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Pandemic-hit yoga centres in Rishikesh now thriving

Dehradun/Haridwar: The outbreak of the Covid pandemic in 2020 dealt an unprecedented blow to the country's yoga capital, Rishidesh, as foreigners, the primary clientele of the town's yoga centres, stopped coming.
Of the 350-odd yoga centres in Rishikesh, several downed shutters.
To stay afloat, some turned to online classes. This, they say has turned into a lucky say has turned into a lucky break as they are doing booming business online and even the ones that had closed have taken to online classes as there is great demand for classes from Rishikesh-based experts.
Reva Smithson, a yoga trainer based in Rishikesh, said, "Earlier, we would wait for tourists to come to Rishikesh to learn yoga. 
However, when we shifted online due to the pandemic, we saw people all over the world were interested in learning from Rishikesh-based centres. Our business has flourished now and has become all-year-round instead of being dependent on tourist seasons. I train at least 1,000 people per day from all over the world and spend at least 5 hours a day taking online classes. She added that yoga teachers in Rishikesh are on an average now earning almost double of what they were earning in the pre-Covid times.
Echoing similar views, Vivek Tyagi, manager of Rishikesh-based Himalayan Yoga Association, said, "Before the pandemic struck, our yoga classes had a 20:80 ratio of Indians vis-a-vis foreigners but now it is 40:60. While the foreign clientele has increased, Indians have also become more health conscious after the pandemic and are increasingly switching to yoga." Rishika Panderkar, a Mumbai resident who works as a trainee at a Rishikesh-based institute, told , "Yoga is about universal brotherhood. It is not just about physical health, it entails the process of instilling divinity amongits doers to spread unity across the globe to serve and save every being from any kind of crisis."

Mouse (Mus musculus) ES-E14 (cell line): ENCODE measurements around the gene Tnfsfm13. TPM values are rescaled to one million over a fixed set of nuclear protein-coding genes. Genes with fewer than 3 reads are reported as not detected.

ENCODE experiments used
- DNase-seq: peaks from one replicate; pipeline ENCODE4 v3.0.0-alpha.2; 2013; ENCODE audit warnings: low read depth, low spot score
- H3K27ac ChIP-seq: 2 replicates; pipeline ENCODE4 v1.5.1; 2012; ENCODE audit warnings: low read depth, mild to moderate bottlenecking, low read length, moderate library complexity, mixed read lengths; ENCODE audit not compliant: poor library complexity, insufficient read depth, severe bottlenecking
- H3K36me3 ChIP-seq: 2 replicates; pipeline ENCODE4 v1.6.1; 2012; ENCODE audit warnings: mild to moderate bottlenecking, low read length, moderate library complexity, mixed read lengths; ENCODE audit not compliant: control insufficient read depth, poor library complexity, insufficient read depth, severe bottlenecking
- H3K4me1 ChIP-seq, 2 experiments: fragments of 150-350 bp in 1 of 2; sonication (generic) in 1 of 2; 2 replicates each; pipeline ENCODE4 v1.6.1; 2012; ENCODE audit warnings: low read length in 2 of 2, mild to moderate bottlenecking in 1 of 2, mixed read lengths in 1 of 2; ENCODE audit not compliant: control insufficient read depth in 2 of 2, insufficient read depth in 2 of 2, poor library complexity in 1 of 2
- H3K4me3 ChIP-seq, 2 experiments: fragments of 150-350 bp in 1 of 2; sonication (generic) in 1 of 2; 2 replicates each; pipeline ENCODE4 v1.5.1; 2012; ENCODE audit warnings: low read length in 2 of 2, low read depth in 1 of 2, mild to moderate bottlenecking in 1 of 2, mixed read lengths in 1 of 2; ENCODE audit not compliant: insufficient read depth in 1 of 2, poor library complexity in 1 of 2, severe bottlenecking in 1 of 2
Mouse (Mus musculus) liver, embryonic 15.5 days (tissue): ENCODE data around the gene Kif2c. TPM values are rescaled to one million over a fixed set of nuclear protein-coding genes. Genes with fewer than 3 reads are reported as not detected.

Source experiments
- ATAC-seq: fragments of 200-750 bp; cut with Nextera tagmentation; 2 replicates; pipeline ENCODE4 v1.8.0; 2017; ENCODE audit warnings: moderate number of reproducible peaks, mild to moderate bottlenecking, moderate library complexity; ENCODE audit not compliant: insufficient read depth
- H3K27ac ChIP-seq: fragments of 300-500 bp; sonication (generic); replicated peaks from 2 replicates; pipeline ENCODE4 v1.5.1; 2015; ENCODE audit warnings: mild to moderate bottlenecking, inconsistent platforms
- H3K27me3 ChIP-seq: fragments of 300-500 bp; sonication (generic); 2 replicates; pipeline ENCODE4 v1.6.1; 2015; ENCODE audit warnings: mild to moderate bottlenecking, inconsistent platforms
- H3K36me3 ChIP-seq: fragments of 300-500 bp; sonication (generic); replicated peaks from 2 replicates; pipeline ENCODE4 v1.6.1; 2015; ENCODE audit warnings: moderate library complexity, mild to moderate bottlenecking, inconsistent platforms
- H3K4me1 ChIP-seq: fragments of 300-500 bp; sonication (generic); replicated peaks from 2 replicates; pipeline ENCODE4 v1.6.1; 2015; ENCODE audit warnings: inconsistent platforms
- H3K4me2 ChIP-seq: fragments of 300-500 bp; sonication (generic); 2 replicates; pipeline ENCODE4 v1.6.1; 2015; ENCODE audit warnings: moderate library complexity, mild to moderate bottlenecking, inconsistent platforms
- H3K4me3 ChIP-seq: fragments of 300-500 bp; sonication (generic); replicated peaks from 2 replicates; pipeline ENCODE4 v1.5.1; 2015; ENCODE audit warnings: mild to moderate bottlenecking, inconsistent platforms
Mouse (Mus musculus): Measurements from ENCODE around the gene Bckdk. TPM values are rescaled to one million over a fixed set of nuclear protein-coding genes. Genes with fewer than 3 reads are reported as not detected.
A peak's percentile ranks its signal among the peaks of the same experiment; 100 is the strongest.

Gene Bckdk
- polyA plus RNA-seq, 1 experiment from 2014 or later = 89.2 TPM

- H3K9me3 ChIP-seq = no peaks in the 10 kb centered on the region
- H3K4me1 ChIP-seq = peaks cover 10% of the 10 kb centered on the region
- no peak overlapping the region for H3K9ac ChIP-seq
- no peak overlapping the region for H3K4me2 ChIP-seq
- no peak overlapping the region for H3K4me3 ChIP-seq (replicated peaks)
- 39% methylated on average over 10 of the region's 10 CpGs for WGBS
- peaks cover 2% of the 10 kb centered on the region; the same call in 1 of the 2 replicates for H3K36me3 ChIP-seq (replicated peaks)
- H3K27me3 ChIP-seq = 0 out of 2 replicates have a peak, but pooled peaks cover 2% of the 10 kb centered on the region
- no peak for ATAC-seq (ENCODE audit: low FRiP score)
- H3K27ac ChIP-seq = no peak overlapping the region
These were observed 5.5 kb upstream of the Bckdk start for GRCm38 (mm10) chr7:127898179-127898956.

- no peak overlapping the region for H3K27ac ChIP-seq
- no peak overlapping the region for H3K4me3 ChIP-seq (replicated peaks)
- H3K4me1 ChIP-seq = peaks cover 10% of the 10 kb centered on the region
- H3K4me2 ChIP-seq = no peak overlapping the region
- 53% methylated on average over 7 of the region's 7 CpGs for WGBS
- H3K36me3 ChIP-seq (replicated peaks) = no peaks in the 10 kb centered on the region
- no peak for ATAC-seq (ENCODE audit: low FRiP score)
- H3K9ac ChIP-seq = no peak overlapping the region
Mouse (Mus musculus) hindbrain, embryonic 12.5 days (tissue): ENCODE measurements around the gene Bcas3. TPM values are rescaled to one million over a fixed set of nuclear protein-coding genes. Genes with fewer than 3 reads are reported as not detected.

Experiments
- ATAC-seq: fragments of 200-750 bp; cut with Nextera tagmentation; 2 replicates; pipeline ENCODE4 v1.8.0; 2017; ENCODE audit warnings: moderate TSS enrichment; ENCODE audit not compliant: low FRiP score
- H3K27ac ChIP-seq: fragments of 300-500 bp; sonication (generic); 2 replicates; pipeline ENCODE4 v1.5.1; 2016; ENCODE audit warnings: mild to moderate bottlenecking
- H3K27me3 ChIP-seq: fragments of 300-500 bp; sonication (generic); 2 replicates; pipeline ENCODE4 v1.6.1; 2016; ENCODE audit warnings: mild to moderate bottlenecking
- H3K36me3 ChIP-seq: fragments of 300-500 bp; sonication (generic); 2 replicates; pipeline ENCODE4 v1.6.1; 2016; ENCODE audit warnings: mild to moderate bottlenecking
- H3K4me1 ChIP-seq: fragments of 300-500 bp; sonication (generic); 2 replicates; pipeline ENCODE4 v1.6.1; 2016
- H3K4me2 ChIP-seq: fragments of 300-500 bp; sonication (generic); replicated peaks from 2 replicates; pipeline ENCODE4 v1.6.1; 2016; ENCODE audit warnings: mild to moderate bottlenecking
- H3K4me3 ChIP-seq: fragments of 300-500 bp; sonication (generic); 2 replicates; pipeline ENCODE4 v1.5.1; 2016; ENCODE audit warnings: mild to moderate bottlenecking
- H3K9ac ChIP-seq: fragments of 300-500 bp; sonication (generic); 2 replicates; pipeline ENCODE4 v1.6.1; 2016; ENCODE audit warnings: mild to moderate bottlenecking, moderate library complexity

Meanwhile, Sachin Palam, manager, World Peace Yoga School, Rishikesh, said, "Earlier, yoga enthusiasts would come to Rishikesh on a seasonal basis. Their numbers would decline considerably during the monsoon. However, Covid changed the situation. Now, students access our online classes throughout the year."
On the flip side though, Rishikesh-based yoga institutes are facing a tough competition from their American and European counterparts in the online space after the pandemic.
Akhilesh Bhatt, a yoga teacher who moved from Rishikesh to Chandigarh during the pandemic, said, "Those who want to attend physical classes pick a yoga centre in their city as it is more pocket-friendly. In the online space, European and American yoga institutes have a wider presence than Rishikesh-based centres. We have a long way to go.

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